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Reasons to Include More Kale in Your Diet

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KaleUnless you have kidney and gallbladder problems that can be exacerbated by oxalates, go ahead and add some kale in your diet. It’s one of the healthiest green leafy vegetables on the planet, loaded with vitamins A, C, E and most especially K. It also has plenty of minerals such as calcium, potassium, iron, magnesium and phosphorous. Best added to salads, steamed or stir-fried together with other vegetables, nutrient-dense kale offers so many positive benefits to your health. Read on to know some of them.

Kale Helps Blood to Clot Properly

A cup of kale is said to pack almost 7 times of your recommended daily allowance of vitamin K, so a little really goes a long way. Vitamin K is a nutrient important for the proper clotting of blood. In other words, this nutrient keeps you from bleeding excessively. Kale is one of the best sources of vitamin K you can find out there!

It Helps in Keeping Your Bones Strong

Other than for blood clotting, vitamin K is also a nutrient that helps in keeping your bones strong. Vitamin K helps in promoting the absorption of calcium as well as the reduction of the excretion of the said mineral via the urine. Deficiency in vitamin K may lead to bone fractures and osteoporosis.

Eating It Makes You Look Young

It’s common knowledge that vitamin C is important for the skin, and kale has plenty of it. Vitamin C safeguards the skin from damaging free radicals. It also promotes the synthesis of collagen, a type of structural protein that helps keep your skin stay elastic and supple, thus minimizing the appearance of wrinkles and fine lines.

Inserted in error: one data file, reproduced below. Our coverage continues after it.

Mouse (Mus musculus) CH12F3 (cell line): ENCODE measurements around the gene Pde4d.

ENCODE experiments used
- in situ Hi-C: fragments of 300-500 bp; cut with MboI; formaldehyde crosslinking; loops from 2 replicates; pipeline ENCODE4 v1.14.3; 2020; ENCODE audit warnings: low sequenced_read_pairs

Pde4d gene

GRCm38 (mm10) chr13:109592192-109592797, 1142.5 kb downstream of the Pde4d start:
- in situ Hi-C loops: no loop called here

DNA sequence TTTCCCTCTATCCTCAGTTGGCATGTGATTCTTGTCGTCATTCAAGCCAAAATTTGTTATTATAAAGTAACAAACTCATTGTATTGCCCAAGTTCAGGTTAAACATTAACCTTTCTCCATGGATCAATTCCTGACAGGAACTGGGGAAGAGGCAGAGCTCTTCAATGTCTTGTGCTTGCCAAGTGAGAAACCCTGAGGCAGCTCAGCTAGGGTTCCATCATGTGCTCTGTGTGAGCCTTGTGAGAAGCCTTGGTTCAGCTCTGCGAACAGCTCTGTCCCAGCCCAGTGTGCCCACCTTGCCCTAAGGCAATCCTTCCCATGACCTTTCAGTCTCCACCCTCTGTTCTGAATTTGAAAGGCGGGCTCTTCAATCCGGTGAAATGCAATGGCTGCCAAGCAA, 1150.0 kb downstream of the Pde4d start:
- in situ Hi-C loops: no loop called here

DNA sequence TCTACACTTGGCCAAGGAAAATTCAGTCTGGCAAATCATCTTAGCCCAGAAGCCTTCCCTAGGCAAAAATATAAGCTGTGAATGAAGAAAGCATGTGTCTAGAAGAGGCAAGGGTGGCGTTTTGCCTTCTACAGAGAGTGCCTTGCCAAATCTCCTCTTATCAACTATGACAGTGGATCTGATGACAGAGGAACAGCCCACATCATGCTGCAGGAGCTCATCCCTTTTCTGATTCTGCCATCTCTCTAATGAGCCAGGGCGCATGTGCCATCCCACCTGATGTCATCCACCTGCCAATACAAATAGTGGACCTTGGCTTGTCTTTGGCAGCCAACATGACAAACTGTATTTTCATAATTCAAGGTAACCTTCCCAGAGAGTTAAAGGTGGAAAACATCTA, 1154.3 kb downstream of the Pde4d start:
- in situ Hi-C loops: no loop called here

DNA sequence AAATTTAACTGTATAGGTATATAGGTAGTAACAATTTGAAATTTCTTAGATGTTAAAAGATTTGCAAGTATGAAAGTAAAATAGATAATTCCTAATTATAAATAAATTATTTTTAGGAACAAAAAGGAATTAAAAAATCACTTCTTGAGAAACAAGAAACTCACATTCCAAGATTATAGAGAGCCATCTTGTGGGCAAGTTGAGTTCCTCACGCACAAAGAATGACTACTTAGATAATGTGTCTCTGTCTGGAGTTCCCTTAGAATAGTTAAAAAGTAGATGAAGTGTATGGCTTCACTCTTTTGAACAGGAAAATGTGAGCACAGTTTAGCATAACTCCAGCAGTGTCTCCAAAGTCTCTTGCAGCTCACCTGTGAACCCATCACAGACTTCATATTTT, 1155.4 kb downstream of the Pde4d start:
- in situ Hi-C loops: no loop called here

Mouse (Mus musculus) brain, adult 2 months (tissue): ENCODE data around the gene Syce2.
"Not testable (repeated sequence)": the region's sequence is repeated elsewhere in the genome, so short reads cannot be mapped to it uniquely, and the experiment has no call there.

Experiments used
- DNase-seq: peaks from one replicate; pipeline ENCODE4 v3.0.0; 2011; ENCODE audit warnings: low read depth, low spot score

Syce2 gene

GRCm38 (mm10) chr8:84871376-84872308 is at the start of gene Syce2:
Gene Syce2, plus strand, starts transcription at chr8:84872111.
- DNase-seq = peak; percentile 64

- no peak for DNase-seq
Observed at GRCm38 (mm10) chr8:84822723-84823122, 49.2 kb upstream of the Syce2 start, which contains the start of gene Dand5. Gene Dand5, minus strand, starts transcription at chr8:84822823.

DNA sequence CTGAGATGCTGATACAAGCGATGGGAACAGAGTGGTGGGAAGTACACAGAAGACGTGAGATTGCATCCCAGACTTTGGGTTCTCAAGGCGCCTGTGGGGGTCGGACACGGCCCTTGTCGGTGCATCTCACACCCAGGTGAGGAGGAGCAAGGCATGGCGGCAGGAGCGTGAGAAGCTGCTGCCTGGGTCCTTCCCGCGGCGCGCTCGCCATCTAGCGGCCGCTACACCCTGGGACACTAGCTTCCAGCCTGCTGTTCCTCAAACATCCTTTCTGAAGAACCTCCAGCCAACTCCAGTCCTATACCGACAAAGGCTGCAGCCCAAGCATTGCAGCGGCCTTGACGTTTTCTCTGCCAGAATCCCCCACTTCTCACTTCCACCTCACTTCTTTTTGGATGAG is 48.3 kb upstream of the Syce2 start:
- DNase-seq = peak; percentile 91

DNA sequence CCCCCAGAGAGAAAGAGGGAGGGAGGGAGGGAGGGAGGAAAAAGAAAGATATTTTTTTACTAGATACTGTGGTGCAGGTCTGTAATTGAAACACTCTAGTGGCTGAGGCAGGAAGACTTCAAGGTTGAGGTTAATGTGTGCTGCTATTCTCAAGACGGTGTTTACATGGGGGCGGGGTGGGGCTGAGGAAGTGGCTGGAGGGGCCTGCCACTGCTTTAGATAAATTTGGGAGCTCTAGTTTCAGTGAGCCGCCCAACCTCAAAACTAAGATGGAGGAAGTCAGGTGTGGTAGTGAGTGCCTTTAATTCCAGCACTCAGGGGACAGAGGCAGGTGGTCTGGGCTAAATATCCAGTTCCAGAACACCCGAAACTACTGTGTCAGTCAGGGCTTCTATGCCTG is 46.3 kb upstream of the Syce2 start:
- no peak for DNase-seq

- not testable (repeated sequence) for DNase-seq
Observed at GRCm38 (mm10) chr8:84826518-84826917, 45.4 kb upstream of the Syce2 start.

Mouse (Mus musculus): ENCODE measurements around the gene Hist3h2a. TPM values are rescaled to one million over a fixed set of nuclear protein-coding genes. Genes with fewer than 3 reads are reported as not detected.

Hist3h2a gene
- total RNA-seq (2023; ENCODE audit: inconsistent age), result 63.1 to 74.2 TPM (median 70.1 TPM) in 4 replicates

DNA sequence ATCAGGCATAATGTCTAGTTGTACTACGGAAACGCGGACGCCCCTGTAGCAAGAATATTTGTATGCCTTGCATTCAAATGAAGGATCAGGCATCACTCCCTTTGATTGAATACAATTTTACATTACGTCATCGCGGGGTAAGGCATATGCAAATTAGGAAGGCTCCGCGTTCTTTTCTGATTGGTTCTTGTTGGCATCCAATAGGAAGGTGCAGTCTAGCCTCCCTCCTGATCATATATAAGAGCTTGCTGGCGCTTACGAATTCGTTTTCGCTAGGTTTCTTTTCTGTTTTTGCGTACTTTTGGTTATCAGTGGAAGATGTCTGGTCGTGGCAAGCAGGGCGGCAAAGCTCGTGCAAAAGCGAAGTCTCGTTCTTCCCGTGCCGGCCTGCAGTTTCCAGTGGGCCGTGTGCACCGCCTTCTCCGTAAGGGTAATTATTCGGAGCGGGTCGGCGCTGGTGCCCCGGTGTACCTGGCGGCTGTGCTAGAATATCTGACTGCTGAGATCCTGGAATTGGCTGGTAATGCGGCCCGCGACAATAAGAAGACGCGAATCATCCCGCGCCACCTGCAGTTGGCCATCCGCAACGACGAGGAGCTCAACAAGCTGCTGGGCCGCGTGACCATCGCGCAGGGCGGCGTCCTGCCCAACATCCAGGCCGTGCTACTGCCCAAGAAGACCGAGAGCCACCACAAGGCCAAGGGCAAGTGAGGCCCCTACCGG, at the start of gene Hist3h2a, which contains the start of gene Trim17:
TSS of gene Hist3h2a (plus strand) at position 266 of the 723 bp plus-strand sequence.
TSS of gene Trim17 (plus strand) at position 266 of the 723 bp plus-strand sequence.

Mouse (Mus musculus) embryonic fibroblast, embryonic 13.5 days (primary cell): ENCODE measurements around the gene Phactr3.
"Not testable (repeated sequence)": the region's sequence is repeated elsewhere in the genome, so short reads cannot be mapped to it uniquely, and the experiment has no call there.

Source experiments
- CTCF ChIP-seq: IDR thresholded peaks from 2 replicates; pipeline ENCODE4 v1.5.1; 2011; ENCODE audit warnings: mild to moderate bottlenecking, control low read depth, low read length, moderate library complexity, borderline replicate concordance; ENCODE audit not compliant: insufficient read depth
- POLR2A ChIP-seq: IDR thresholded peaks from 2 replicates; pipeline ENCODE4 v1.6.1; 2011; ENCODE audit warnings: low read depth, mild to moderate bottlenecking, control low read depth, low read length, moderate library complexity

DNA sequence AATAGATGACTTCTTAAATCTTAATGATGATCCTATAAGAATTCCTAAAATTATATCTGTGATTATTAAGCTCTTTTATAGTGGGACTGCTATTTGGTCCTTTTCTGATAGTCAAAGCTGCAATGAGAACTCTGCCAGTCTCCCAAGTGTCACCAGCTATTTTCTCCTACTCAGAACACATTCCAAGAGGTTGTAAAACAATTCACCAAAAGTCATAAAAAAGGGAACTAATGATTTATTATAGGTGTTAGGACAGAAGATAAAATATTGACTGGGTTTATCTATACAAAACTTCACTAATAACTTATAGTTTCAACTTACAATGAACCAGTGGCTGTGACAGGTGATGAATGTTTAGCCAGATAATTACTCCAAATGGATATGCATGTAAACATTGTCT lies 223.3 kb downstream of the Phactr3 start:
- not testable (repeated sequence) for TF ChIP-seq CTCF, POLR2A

Adding It to the Diet Wards Off Anemia

Just like what the condition is called explains, iron-deficiency anemia is a problem wherein their insufficient amounts of iron in the diet. This mineral is important for the production of red blood cells which transport oxygen to the cells. Guess what? Kale is a green leafy vegetable with good amounts of iron in it.

Kale Helps Regulate Blood Sugar

If you have diabetes, you should consider eating sufficient amounts of kale. That’s because a cup of this vegetable has 2.6 grams of fiber, a nutrient that helps in regulating the levels of sugar in the blood. Kale also contains the antioxidant alpha-lipolic acid that helps reduce oxidative stress and peripheral neuropathy common among diabetics.

Consuming Kale is Good for Your Heart

Everyone knows that fiber helps in reducing bad cholesterol as well as risk for heart attack and stroke. Aside from fiber, kale also contains good amounts of potassium. This mineral helps in lowering your blood pressure by relaxing the arterial walls. Potassium is also important for healthy muscles and bones.

It Helps Fight Off Cancer Cells

Kale is packed with all sorts of cancer-fighting compounds called glucosinolates, and the said vegetable boasts of at least 4 different kinds! Additionally, kale has anti-inflammatory properties, a condition linked to cancer. Experts say that kale may help lower your risk of colon, breast, ovarian, prostate and bladder cancer.